Perennials are flowers that grow year after year. Since they don’t have to be replanted ever year – like their sisters, the annuals -- perennials are a practical and economical choice for anyone who is looking to add some color to their garden. Yet, perennials require extra care since they don’t flower all the time. If you decide to plant perennials and you live in the South, you should take their foliage into consideration.
Since the South is generally warm, it’s a hospitable region in which to plant perennials during winter. Ironically, the most popular perennial to plant down South is a flower called the New England Aster. This flower can grow to be seven feet (two meters) high and has long, furry leaves. The New England Aster is comprised of pink or purple petals that are attached to a yellow head. To germinate properly, this flower needs approximately a month in cool soil.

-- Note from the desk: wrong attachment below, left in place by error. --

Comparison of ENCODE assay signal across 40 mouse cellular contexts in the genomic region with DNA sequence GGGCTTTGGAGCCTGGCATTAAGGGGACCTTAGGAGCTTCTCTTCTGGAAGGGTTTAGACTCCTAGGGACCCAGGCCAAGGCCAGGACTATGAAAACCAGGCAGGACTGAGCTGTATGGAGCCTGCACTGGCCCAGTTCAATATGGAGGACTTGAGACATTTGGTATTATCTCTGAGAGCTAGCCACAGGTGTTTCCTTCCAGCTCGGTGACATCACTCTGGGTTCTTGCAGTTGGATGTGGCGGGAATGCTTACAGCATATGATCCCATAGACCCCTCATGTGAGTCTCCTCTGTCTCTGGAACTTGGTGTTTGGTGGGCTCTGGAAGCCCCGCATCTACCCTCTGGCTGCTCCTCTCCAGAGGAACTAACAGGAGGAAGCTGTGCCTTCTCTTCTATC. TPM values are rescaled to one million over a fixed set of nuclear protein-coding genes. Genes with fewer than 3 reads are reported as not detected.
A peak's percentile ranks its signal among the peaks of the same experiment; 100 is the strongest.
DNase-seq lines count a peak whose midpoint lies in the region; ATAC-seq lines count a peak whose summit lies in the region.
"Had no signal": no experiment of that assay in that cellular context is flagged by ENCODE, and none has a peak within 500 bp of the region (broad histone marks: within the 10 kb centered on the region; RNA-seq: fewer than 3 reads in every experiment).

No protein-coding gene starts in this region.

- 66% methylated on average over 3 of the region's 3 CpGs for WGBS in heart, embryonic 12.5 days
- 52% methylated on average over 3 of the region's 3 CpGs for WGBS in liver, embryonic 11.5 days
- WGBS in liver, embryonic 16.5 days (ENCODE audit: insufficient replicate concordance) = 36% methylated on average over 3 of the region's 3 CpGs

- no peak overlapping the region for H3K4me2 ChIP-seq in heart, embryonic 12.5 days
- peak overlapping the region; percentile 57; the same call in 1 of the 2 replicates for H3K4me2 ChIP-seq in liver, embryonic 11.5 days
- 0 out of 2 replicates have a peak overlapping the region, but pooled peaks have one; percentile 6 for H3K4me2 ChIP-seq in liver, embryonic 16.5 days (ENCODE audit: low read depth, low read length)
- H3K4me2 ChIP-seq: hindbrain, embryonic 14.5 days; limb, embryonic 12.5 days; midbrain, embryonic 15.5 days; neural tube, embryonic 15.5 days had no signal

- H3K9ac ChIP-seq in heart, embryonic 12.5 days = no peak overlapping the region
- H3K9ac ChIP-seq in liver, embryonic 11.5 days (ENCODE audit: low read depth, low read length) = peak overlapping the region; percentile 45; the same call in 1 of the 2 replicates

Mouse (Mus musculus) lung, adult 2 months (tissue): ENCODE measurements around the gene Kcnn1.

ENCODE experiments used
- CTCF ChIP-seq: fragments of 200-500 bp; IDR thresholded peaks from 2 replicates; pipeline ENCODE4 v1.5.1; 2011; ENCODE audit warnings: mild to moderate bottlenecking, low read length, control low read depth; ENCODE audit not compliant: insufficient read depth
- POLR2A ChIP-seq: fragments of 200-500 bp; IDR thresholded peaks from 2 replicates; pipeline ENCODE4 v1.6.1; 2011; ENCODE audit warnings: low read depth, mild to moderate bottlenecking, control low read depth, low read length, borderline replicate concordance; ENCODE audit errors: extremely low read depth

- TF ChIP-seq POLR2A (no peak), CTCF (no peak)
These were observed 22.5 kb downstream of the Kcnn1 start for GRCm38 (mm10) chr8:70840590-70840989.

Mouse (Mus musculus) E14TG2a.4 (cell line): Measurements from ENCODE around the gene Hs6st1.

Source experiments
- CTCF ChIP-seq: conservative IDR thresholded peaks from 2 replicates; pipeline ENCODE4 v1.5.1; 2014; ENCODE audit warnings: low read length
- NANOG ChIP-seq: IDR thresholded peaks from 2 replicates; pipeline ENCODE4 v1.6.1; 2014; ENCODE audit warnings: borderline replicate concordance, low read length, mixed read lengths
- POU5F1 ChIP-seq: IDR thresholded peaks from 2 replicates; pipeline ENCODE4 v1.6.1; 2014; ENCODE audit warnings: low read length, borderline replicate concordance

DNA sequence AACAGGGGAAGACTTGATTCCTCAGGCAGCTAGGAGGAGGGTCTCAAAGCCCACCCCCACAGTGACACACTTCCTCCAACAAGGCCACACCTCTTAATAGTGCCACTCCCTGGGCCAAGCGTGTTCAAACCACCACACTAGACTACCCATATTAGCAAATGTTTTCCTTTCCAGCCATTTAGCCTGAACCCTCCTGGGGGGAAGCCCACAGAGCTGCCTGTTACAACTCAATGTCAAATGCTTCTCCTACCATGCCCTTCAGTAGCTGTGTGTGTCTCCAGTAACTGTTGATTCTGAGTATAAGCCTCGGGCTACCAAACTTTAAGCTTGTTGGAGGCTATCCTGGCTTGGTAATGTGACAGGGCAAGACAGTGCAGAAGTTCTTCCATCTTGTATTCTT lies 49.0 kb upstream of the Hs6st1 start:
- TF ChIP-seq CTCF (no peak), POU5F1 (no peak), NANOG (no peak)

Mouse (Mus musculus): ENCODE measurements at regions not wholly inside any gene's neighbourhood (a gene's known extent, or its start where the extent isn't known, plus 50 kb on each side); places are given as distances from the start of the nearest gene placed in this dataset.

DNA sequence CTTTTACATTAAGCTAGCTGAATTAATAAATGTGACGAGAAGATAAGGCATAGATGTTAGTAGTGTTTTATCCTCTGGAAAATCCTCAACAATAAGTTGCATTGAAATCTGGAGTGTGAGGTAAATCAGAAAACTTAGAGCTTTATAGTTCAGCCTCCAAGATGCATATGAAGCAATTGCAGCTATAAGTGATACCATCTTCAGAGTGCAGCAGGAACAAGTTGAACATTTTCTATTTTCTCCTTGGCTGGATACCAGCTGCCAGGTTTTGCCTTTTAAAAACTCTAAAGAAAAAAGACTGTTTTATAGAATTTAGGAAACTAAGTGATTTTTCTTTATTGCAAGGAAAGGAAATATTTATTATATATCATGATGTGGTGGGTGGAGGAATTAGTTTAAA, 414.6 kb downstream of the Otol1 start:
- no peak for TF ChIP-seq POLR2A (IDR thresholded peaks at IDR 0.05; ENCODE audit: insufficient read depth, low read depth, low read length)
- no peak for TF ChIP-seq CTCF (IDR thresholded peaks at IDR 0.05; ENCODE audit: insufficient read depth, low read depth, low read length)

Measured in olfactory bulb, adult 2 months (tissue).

Another popular Southern perennial is the coneflower, which is a relative of the sunflower. Coneflowers have a distinctive windblown appearance, since their petals grow away from the cone. Coneflowers can grow to be up to four feet (more than one meter) tall. If you’re looking for a slightly smaller flower, the Shasta daisy may be for you. This perennial’s maximum height is about three feet (90 centimeters). Shastas are especially well-suited for the Southern climate since they like warm temperatures while they germinate. Another flower that’s comfortable with the Southern climate is the daylily, which has been known to bloom as early as March. This flower gets its name from the fact that when it blooms, it only does so for a day. In contrast, the tickseed flower is a perennial that blooms like an annual, which makes it especially popular. This flower’s bright yellow color also makes it a “perennial” Southern favorite.